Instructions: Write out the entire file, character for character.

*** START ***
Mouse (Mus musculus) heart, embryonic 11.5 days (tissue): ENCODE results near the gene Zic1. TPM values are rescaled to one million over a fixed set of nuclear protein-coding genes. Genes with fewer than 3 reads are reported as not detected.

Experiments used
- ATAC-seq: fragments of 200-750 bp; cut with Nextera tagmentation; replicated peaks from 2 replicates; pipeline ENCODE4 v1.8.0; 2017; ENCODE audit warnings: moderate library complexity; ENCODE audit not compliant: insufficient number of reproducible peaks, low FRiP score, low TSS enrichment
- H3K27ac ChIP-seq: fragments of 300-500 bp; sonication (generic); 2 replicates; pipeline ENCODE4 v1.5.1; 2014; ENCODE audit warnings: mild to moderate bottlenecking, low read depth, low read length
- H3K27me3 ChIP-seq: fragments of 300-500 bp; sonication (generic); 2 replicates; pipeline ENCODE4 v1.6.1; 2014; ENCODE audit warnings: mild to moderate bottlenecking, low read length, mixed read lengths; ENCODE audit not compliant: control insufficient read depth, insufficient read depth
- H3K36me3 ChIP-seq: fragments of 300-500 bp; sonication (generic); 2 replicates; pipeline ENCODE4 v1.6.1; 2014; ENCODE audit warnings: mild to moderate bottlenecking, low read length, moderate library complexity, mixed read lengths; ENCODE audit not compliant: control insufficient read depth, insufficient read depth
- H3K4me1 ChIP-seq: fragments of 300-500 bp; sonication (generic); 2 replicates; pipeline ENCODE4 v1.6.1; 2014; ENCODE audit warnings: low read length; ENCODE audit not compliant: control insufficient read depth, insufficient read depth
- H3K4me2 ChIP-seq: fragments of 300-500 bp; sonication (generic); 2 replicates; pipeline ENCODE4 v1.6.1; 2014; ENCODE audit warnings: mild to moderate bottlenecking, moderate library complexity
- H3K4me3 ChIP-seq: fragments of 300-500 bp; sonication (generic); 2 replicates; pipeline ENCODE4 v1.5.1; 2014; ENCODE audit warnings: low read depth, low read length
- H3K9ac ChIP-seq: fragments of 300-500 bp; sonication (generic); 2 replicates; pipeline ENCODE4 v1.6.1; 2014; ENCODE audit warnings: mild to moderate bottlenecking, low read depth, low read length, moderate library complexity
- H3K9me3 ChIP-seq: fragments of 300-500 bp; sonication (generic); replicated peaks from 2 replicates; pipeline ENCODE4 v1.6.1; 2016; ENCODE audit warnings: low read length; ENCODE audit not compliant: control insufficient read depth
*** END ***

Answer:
Mouse (Mus musculus) heart, embryonic 11.5 days (tissue): ENCODE results near the gene Zic1. TPM values are rescaled to one million over a fixed set of nuclear protein-coding genes. Genes with fewer than 3 reads are reported as not detected.

Experiments used
- ATAC-seq: fragments of 200-750 bp; cut with Nextera tagmentation; replicated peaks from 2 replicates; pipeline ENCODE4 v1.8.0; 2017; ENCODE audit warnings: moderate library complexity; ENCODE audit not compliant: insufficient number of reproducible peaks, low FRiP score, low TSS enrichment
- H3K27ac ChIP-seq: fragments of 300-500 bp; sonication (generic); 2 replicates; pipeline ENCODE4 v1.5.1; 2014; ENCODE audit warnings: mild to moderate bottlenecking, low read depth, low read length
- H3K27me3 ChIP-seq: fragments of 300-500 bp; sonication (generic); 2 replicates; pipeline ENCODE4 v1.6.1; 2014; ENCODE audit warnings: mild to moderate bottlenecking, low read length, mixed read lengths; ENCODE audit not compliant: control insufficient read depth, insufficient read depth
- H3K36me3 ChIP-seq: fragments of 300-500 bp; sonication (generic); 2 replicates; pipeline ENCODE4 v1.6.1; 2014; ENCODE audit warnings: mild to moderate bottlenecking, low read length, moderate library complexity, mixed read lengths; ENCODE audit not compliant: control insufficient read depth, insufficient read depth
- H3K4me1 ChIP-seq: fragments of 300-500 bp; sonication (generic); 2 replicates; pipeline ENCODE4 v1.6.1; 2014; ENCODE audit warnings: low read length; ENCODE audit not compliant: control insufficient read depth, insufficient read depth
- H3K4me2 ChIP-seq: fragments of 300-500 bp; sonication (generic); 2 replicates; pipeline ENCODE4 v1.6.1; 2014; ENCODE audit warnings: mild to moderate bottlenecking, moderate library complexity
- H3K4me3 ChIP-seq: fragments of 300-500 bp; sonication (generic); 2 replicates; pipeline ENCODE4 v1.5.1; 2014; ENCODE audit warnings: low read depth, low read length
- H3K9ac ChIP-seq: fragments of 300-500 bp; sonication (generic); 2 replicates; pipeline ENCODE4 v1.6.1; 2014; ENCODE audit warnings: mild to moderate bottlenecking, low read depth, low read length, moderate library complexity
- H3K9me3 ChIP-seq: fragments of 300-500 bp; sonication (generic); replicated peaks from 2 replicates; pipeline ENCODE4 v1.6.1; 2016; ENCODE audit warnings: low read length; ENCODE audit not compliant: control insufficient read depth